Across The Block: Mecum Auctions, Dallas

I have a sickness. I can’t stop shopping for classic cars I’ve no hope of buying. While I’ve been shopping eBay, Craigslist, various forums, and other classic sites over the years, I’ve never spent much time looking at auctions. The prices seem inflated — especially when the auction house’s cut is considered.

But perhaps that’s a good thing. Private party sales via classifieds introduce a significant element of risk, either via outright fraud or the natural problems of handing over either a title or a wad of cash to an outright stranger. Classic car auctions are appealing since there is a nominally neutral third-party involved in the transaction.

So, I’ve decided to virtually wade into the crowd and see what’s coming Across The Block. In an occasional series, I’ll pick out several interesting cars coming up for auction that weekend, discuss them briefly, and make wild guesses to their eventual hammer price.

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Down On The Junkyard: Time Stops At Ancient Colorado Yard

Most of my junkyard-prowling experience has taken place at the modern-day self-service yards, where the inventory turns over fast, prices are standardized, and 90% of the cars on the yard tend to be 15 to 20 years old. Now that I’m in a constant search for parts for a 45-year-old Dodge van, I’ve been venturing out to the more traditional wrecking yards, where you haggle for every part and the inventory sits for decades while each and every salable part gets picked. A couple weeks back, I went on a quest for A100 parts at a breathtakingly vintage junkyard located about halfway between Denver and Cheyenne.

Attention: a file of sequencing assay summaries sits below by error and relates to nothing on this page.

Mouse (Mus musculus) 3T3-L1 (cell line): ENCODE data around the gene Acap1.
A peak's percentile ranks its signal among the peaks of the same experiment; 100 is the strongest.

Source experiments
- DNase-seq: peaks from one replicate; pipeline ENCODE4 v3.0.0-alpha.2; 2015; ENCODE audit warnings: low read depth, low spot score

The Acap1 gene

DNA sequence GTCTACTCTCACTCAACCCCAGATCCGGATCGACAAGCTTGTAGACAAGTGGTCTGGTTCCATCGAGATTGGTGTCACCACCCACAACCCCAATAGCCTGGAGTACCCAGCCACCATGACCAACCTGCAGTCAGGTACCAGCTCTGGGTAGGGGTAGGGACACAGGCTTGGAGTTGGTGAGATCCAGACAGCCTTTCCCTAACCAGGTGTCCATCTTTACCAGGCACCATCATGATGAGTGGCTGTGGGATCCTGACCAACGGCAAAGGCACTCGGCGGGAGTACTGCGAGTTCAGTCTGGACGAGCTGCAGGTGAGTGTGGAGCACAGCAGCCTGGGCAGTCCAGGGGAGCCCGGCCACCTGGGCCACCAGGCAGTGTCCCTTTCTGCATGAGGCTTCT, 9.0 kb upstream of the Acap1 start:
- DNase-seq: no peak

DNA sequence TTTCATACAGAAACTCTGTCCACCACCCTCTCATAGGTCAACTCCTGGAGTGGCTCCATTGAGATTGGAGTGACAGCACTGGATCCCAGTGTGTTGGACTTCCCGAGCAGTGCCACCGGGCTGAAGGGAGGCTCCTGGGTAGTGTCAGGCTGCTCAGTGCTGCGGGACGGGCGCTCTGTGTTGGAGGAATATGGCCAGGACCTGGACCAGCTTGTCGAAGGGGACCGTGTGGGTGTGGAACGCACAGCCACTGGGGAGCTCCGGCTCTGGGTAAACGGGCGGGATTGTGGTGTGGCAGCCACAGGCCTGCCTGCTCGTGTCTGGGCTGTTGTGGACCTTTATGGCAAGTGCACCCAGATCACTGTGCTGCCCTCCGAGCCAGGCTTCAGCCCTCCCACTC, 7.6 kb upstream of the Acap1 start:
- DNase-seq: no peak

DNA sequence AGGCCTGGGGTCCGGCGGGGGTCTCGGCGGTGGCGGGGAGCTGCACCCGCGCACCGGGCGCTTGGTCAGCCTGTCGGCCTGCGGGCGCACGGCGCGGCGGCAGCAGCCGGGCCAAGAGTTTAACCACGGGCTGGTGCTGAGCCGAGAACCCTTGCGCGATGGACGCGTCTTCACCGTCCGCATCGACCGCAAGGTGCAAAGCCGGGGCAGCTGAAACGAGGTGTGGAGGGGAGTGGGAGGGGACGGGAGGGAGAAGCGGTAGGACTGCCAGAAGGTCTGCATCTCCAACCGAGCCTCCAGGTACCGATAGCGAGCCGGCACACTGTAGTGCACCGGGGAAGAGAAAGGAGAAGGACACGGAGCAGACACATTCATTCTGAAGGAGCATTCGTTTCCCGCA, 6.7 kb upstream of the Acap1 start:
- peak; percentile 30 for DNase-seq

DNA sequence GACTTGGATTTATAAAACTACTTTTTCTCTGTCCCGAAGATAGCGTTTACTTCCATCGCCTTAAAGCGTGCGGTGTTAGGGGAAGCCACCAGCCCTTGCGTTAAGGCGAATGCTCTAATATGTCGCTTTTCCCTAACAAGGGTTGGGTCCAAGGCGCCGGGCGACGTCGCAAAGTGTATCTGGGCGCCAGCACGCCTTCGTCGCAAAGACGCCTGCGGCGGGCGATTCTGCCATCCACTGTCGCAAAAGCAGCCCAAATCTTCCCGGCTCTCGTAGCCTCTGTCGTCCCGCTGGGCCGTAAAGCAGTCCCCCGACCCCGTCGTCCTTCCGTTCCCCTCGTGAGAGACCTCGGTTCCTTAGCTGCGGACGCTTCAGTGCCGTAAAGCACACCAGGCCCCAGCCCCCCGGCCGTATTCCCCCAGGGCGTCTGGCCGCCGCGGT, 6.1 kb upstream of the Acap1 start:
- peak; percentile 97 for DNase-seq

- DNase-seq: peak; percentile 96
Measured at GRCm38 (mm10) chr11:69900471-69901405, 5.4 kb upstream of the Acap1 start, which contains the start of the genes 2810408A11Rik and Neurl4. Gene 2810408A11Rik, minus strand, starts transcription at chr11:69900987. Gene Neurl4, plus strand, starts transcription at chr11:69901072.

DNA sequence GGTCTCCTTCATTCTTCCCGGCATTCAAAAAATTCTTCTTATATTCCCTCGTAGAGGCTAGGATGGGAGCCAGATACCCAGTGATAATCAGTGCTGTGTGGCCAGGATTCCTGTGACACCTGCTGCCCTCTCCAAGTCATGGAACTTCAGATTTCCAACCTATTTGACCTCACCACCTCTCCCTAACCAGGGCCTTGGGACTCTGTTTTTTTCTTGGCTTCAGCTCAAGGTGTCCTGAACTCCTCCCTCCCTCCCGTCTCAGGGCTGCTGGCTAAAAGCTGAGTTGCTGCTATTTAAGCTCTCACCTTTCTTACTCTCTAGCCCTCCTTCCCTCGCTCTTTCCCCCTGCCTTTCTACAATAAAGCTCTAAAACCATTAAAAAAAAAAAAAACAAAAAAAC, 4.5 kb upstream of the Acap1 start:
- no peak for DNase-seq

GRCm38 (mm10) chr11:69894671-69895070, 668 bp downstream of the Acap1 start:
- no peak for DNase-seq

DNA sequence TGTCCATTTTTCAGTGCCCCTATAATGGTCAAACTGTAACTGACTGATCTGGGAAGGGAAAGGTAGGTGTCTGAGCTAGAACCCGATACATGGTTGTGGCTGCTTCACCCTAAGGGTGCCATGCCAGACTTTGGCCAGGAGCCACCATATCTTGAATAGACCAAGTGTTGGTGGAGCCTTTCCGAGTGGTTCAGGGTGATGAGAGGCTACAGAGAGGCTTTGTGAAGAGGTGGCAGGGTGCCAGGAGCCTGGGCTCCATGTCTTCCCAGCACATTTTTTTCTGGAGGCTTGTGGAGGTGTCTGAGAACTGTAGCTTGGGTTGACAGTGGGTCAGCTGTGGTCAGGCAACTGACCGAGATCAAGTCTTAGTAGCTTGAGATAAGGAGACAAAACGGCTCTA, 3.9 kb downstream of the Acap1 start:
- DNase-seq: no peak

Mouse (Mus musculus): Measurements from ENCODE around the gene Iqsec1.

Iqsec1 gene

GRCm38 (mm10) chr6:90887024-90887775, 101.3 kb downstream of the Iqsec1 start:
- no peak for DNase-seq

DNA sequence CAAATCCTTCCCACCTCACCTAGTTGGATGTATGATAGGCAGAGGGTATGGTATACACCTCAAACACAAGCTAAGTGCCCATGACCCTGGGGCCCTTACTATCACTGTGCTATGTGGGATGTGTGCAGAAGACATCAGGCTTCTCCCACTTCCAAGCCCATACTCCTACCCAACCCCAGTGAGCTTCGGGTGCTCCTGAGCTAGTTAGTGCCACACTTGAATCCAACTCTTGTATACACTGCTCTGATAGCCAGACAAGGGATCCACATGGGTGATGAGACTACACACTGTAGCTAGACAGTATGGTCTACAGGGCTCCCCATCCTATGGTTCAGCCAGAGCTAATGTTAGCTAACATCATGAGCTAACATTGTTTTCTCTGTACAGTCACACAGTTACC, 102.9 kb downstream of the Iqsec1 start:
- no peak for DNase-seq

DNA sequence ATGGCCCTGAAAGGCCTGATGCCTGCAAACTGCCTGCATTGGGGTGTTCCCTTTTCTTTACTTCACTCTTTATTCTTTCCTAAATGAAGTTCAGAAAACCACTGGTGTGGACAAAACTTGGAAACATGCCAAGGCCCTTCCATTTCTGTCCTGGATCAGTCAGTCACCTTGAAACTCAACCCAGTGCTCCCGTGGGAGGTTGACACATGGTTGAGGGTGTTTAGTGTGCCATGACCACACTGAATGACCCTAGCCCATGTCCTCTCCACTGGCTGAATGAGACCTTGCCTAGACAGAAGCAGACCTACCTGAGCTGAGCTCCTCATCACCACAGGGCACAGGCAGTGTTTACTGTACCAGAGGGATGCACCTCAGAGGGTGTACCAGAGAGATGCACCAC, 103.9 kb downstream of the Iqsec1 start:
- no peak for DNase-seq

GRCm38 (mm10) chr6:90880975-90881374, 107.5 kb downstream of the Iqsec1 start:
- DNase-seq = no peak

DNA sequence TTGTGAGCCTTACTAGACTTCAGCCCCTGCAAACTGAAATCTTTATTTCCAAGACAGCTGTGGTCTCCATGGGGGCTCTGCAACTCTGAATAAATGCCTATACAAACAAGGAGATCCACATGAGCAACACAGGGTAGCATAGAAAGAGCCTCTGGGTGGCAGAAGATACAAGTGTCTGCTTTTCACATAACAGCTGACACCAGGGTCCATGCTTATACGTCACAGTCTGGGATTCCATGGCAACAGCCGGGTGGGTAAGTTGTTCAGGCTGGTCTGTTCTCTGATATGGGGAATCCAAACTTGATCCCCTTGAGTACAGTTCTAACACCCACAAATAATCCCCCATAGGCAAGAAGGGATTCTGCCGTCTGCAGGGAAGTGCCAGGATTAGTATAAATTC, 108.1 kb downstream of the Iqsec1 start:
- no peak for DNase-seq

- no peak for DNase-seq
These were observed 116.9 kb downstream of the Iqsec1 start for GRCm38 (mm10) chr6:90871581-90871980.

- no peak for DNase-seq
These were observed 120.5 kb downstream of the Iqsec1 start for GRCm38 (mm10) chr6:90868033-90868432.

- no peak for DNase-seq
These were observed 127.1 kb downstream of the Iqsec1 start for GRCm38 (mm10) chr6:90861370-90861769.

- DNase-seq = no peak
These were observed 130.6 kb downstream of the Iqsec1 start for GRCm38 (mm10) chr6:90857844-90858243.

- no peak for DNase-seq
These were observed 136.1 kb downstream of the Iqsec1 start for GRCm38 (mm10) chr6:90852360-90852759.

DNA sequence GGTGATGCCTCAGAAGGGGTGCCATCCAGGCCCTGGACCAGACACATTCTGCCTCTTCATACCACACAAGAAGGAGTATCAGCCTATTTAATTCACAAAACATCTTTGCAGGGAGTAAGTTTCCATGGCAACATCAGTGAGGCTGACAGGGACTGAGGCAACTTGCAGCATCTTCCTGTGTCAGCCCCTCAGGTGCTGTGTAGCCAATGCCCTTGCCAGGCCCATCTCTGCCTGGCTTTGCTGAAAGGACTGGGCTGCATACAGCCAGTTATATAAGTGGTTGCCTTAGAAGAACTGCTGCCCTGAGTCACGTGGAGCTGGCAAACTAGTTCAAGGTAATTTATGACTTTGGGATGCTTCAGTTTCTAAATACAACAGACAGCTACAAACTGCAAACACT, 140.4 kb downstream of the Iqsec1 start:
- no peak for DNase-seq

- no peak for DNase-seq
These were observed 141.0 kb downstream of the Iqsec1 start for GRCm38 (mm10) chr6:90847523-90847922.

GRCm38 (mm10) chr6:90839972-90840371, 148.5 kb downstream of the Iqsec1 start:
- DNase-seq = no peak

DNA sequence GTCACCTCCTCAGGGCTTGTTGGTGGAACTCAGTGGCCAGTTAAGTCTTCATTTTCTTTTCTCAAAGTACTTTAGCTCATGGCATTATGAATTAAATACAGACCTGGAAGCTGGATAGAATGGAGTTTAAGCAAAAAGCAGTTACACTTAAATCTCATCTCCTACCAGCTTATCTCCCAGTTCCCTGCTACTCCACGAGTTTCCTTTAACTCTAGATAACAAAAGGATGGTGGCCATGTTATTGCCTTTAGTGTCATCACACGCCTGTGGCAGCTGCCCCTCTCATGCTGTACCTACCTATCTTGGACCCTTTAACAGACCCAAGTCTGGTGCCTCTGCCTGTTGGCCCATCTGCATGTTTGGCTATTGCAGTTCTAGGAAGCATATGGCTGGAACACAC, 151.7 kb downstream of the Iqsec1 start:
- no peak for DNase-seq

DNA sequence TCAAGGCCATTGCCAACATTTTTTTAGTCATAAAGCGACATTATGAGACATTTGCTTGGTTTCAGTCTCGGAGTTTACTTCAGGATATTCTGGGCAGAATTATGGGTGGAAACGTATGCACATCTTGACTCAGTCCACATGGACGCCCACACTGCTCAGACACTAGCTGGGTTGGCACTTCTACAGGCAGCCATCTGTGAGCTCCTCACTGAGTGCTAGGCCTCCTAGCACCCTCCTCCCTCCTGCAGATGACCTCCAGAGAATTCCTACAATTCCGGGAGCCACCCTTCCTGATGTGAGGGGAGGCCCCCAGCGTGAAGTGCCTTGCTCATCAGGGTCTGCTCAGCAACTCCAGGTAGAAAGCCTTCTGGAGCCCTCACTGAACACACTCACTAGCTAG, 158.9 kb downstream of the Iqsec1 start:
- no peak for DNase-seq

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  • EBFlex They are getting rid of the Charger and Challenger for a modern day Neon?just end it Dodge, you had a great run
  • Garrett Frankly, I don’t understand why some of the manufacturers haven’t lobbied for more areas, or built their own. Imagine being able to access a local Jeep park, at a reasonable membership fee. Or a Land Rover one for a lot more. That’s money worth throwing down.
  • Lou_BC Developing "off-road parks" in areas with higher populations and a lack of public access land would be a good idea. It would be great to be paired with licensed off-road instructors. Set up costs would be relatively low. I took an entry level off-road course a few years ago with my son's Cherokee. It was fun. I'd like to take a winching course and an advanced driving course.
  • ToolGuy If you want a new Toyota, plan to buy it in the next 4 years.
  • ToolGuy The real question is - with all the value they add and all the sacrifices they make - do automotive journalists make too little. 😉